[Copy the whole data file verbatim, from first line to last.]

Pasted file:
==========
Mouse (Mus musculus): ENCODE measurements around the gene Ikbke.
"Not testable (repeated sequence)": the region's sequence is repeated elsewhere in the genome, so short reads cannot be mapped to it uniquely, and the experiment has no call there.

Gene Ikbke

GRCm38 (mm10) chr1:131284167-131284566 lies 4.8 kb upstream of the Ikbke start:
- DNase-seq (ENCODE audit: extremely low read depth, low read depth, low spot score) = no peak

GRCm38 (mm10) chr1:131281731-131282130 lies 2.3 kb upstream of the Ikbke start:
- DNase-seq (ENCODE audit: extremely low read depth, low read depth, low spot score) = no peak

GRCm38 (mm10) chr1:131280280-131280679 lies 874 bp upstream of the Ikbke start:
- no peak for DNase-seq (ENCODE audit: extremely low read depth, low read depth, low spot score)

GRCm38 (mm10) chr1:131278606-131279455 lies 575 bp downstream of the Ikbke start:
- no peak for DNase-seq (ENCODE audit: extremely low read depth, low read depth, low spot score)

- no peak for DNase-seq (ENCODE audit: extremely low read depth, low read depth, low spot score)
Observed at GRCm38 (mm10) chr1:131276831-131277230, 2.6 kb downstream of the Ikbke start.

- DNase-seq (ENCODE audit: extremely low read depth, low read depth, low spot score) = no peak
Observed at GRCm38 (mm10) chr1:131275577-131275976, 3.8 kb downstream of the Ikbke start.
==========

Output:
Mouse (Mus musculus): ENCODE measurements around the gene Ikbke.
"Not testable (repeated sequence)": the region's sequence is repeated elsewhere in the genome, so short reads cannot be mapped to it uniquely, and the experiment has no call there.

Gene Ikbke

GRCm38 (mm10) chr1:131284167-131284566 lies 4.8 kb upstream of the Ikbke start:
- DNase-seq (ENCODE audit: extremely low read depth, low read depth, low spot score) = no peak

GRCm38 (mm10) chr1:131281731-131282130 lies 2.3 kb upstream of the Ikbke start:
- DNase-seq (ENCODE audit: extremely low read depth, low read depth, low spot score) = no peak

GRCm38 (mm10) chr1:131280280-131280679 lies 874 bp upstream of the Ikbke start:
- no peak for DNase-seq (ENCODE audit: extremely low read depth, low read depth, low spot score)

GRCm38 (mm10) chr1:131278606-131279455 lies 575 bp downstream of the Ikbke start:
- no peak for DNase-seq (ENCODE audit: extremely low read depth, low read depth, low spot score)

- no peak for DNase-seq (ENCODE audit: extremely low read depth, low read depth, low spot score)
Observed at GRCm38 (mm10) chr1:131276831-131277230, 2.6 kb downstream of the Ikbke start.

- DNase-seq (ENCODE audit: extremely low read depth, low read depth, low spot score) = no peak
Observed at GRCm38 (mm10) chr1:131275577-131275976, 3.8 kb downstream of the Ikbke start.